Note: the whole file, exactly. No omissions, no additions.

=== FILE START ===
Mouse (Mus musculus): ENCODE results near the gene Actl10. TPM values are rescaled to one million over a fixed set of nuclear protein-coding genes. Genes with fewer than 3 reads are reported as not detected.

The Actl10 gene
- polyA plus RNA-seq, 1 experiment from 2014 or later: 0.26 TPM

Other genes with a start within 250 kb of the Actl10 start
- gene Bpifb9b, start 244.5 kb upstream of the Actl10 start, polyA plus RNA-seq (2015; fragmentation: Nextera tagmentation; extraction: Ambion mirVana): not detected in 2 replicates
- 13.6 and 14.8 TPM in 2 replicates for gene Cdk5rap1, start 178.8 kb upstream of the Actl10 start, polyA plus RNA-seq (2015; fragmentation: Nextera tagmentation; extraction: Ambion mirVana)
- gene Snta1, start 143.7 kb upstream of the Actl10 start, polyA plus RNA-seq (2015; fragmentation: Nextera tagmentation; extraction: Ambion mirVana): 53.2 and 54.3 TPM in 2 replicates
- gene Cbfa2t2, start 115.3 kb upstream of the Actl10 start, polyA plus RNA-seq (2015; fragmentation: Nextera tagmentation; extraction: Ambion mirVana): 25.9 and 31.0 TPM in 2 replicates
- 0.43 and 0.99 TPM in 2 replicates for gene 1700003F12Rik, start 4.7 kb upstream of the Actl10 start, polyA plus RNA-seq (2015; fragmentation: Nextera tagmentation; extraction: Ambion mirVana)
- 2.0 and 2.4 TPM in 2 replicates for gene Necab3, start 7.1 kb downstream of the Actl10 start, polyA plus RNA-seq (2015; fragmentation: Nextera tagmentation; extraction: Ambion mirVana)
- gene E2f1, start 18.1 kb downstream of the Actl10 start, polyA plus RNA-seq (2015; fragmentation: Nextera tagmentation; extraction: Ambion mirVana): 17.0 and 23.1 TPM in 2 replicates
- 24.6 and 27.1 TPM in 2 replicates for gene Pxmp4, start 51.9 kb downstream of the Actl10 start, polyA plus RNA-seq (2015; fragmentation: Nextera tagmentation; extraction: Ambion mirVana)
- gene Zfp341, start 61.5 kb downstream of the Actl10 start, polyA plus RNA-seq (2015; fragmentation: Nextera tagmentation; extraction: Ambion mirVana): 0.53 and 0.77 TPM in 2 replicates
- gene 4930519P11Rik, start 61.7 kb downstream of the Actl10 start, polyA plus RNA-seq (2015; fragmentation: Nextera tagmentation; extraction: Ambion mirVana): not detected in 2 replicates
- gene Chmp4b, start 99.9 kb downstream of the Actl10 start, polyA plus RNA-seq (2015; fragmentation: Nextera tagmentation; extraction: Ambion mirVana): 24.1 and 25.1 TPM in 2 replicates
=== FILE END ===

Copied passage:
Mouse (Mus musculus): ENCODE results near the gene Actl10. TPM values are rescaled to one million over a fixed set of nuclear protein-coding genes. Genes with fewer than 3 reads are reported as not detected.

The Actl10 gene
- polyA plus RNA-seq, 1 experiment from 2014 or later: 0.26 TPM

Other genes with a start within 250 kb of the Actl10 start
- gene Bpifb9b, start 244.5 kb upstream of the Actl10 start, polyA plus RNA-seq (2015; fragmentation: Nextera tagmentation; extraction: Ambion mirVana): not detected in 2 replicates
- 13.6 and 14.8 TPM in 2 replicates for gene Cdk5rap1, start 178.8 kb upstream of the Actl10 start, polyA plus RNA-seq (2015; fragmentation: Nextera tagmentation; extraction: Ambion mirVana)
- gene Snta1, start 143.7 kb upstream of the Actl10 start, polyA plus RNA-seq (2015; fragmentation: Nextera tagmentation; extraction: Ambion mirVana): 53.2 and 54.3 TPM in 2 replicates
- gene Cbfa2t2, start 115.3 kb upstream of the Actl10 start, polyA plus RNA-seq (2015; fragmentation: Nextera tagmentation; extraction: Ambion mirVana): 25.9 and 31.0 TPM in 2 replicates
- 0.43 and 0.99 TPM in 2 replicates for gene 1700003F12Rik, start 4.7 kb upstream of the Actl10 start, polyA plus RNA-seq (2015; fragmentation: Nextera tagmentation; extraction: Ambion mirVana)
- 2.0 and 2.4 TPM in 2 replicates for gene Necab3, start 7.1 kb downstream of the Actl10 start, polyA plus RNA-seq (2015; fragmentation: Nextera tagmentation; extraction: Ambion mirVana)
- gene E2f1, start 18.1 kb downstream of the Actl10 start, polyA plus RNA-seq (2015; fragmentation: Nextera tagmentation; extraction: Ambion mirVana): 17.0 and 23.1 TPM in 2 replicates
- 24.6 and 27.1 TPM in 2 replicates for gene Pxmp4, start 51.9 kb downstream of the Actl10 start, polyA plus RNA-seq (2015; fragmentation: Nextera tagmentation; extraction: Ambion mirVana)
- gene Zfp341, start 61.5 kb downstream of the Actl10 start, polyA plus RNA-seq (2015; fragmentation: Nextera tagmentation; extraction: Ambion mirVana): 0.53 and 0.77 TPM in 2 replicates
- gene 4930519P11Rik, start 61.7 kb downstream of the Actl10 start, polyA plus RNA-seq (2015; fragmentation: Nextera tagmentation; extraction: Ambion mirVana): not detected in 2 replicates
- gene Chmp4b, start 99.9 kb downstream of the Actl10 start, polyA plus RNA-seq (2015; fragmentation: Nextera tagmentation; extraction: Ambion mirVana): 24.1 and 25.1 TPM in 2 replicates